“No British court has ever seen abuse on this scale against the dead before and I have no doubt he would still be offending to this day had it not been for this painstaking investigation and prosecution.”
Maidstone and Tunbridge Wells NHS Trust chief executive Miles Scott apologised to families of victims and said an investigation had begun.
He said: “I want to say on behalf of the Trust, how shocked and appalled I am by the criminal activity by David Fuller in our hospital mortuary that has been revealed in court this week.
"And most importantly, I want to apologise to the families of those who’ve been the victims of these terrible crimes.
"We’ve been working with a team of specialist Police Family Liaison Officers to offer these families whatever help or assistance they may need.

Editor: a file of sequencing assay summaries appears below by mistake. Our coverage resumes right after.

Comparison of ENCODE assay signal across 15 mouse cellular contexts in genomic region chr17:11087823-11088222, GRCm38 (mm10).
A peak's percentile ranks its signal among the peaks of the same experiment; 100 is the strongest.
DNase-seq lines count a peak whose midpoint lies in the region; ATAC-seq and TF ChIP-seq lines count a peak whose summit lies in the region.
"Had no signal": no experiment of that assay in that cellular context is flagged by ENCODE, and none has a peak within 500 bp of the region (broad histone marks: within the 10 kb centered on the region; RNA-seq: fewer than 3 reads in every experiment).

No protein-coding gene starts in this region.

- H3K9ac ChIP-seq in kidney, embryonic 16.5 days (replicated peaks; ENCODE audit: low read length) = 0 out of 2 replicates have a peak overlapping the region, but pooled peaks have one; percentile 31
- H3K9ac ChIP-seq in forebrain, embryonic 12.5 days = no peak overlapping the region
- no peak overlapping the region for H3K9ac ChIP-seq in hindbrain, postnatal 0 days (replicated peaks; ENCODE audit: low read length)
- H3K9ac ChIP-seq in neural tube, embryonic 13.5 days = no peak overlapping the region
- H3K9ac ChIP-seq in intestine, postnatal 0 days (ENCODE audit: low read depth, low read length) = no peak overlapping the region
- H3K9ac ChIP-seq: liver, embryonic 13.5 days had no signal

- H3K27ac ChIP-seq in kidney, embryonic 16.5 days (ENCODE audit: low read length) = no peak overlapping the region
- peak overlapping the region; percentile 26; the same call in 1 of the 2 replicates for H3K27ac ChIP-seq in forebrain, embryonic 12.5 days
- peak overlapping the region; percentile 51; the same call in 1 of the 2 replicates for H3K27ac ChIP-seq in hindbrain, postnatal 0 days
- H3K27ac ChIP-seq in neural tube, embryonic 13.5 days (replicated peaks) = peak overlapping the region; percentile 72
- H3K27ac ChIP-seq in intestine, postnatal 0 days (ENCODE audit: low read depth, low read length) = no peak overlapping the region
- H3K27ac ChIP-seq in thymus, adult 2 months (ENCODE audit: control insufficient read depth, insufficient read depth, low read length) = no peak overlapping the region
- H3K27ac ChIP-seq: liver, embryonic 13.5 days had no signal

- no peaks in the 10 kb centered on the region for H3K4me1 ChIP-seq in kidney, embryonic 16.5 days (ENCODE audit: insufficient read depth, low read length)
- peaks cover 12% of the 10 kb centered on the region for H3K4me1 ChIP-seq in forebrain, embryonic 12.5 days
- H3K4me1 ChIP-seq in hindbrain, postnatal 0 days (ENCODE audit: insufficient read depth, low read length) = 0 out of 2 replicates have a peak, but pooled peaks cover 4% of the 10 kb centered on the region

"I am confident that our mortuary today is safe and secure. But I am determined to see if there are any lessons to be learned or systems to be improved.
"Sir Jonathan Michael – a Fellow of the Royal College of Physicians – has been commissioned to independently chair an investigation into how this could have happened and to identify anything we could or should have done to avoid it.
"Sir Jonathan has begun work on his investigation and once completed I’ll be able to say more.
"I will ensure that staff at our hospitals are supported as they also process this shocking news.
"Our mortuary team have been particularly distressed to learn about what has been revealed over the course of this trial.
"My immediate priority, though, is to ensure the families of Fuller’s victims are given the time, space and privacy to come to terms with what they’ve learned – and that they receive all the care and support they need.”